With the 2017 NFL Draft now over and the bulk of the heavy lifting done with regard to the roster building process now out of the way, it is easier to begin to take stock of where the Pittsburgh Steelers stand at certain positions, and what the implications might be of a variety of moves for certain players.
And take stock is what we shall do, as every move has ramifications up and down the roster, so now we will take a look at some specific players and see how the team’s moves during the course of the offseason thus far, and more specifically since the draft, have sent their stock rising, falling, or breaking even.
Player: S Mike Mitchell
Stock Value: Even
Sticking with the secondary theme, the next player up for a stock evaluation is veteran safety Mike Mitchell, whom the Steelers signed in free agency three years ago, and he has started every game for them since then.
Over that course of time, the former Raiders and Panthers safety has recorded 228 tackles, four forced fumbles, four interceptions, and 21 passes defensed. He also recorded his first sack with the Steelers in the first postseason game this past year, causing a forced fumble on the play.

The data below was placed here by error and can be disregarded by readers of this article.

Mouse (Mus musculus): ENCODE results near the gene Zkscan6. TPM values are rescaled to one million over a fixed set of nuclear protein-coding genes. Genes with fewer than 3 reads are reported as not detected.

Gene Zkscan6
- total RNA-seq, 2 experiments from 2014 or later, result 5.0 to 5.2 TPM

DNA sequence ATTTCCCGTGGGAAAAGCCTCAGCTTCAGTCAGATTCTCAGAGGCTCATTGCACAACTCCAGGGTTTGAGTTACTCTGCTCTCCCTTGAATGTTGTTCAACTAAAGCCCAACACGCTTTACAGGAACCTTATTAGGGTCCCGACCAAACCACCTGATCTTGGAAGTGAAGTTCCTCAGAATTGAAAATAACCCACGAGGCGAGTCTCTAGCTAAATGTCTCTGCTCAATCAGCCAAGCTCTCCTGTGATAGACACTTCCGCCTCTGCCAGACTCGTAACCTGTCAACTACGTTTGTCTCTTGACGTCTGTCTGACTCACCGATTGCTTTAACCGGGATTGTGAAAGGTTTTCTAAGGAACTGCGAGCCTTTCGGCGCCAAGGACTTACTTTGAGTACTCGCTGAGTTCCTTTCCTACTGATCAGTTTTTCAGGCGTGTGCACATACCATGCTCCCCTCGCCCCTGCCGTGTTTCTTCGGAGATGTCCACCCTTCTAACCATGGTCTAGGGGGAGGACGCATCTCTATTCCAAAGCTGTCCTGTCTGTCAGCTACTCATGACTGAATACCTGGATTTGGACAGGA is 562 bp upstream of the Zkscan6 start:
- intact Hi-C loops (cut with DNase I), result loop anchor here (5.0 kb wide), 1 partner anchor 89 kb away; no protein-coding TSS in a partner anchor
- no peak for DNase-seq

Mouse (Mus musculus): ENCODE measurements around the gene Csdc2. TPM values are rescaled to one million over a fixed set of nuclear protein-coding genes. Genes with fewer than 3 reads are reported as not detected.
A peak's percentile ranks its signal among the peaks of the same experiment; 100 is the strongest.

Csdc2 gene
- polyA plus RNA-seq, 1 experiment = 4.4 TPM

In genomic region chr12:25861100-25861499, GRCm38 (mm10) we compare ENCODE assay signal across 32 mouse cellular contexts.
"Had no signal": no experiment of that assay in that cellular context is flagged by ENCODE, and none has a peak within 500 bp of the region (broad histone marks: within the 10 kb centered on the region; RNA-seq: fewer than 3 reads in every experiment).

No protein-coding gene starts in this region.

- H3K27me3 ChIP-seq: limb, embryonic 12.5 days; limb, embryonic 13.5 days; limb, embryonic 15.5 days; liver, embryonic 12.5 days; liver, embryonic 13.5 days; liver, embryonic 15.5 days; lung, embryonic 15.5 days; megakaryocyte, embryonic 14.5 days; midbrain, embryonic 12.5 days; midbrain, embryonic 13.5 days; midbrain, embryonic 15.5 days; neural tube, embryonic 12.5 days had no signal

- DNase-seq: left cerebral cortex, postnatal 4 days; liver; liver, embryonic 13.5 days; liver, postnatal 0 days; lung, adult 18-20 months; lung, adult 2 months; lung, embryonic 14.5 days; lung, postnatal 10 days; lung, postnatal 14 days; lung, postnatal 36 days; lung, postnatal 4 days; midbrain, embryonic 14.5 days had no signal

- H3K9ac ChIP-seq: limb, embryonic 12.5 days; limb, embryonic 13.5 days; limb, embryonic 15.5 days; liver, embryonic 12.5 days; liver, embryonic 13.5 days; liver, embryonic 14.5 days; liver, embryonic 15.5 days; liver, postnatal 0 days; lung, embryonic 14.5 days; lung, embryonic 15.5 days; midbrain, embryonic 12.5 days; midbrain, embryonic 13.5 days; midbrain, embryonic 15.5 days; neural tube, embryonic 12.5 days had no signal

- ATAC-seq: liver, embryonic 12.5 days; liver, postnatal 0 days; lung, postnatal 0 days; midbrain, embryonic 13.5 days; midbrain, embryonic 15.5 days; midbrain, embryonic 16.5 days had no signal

Mitchell isn’t the most popular player for the Steelers for many fans, whether rightly or wrongly, but the bottom line is that those who wish to see him replaced in the starting lineup and unlikely to have it granted this year, perhaps not the year after, either. He is likely to finish out his five-year contract with the team as a starter.
Truthfully, he did not have his best of three seasons in Pittsburgh last year, but it was better than is often portrayed, and I believe a good deal of his performance can be explained by the fact that he was playing in a secondary that was turning itself over throughout the season.
The secondary that opened the season featured William Gay on the outside, Sean Davis in the slot, and Robert Golden at strong safety. By the end of the year, Gay moved to the slot, Artie Burns stepped into Gay’s outside role, and Davis replaced Golden at safety. Jordan Dangerfield also started alongside Mitchell at safety for multiple games.
The reality is that Mitchell spent at least a portion of the 2016 season sort of babysitting his young teammates. I can recall at least two instances in which he had to save Burns from giving up a touchdown after making a mistake in coverage.
As the defensive backfield continues to stabilize and gel this year, I would also expect it to have a domino effect in the performances of all five or six players who will be contributing there. And Mitchell will be able to focus more on his own duties, which should allow him to make more plays, and perhaps miss fewer.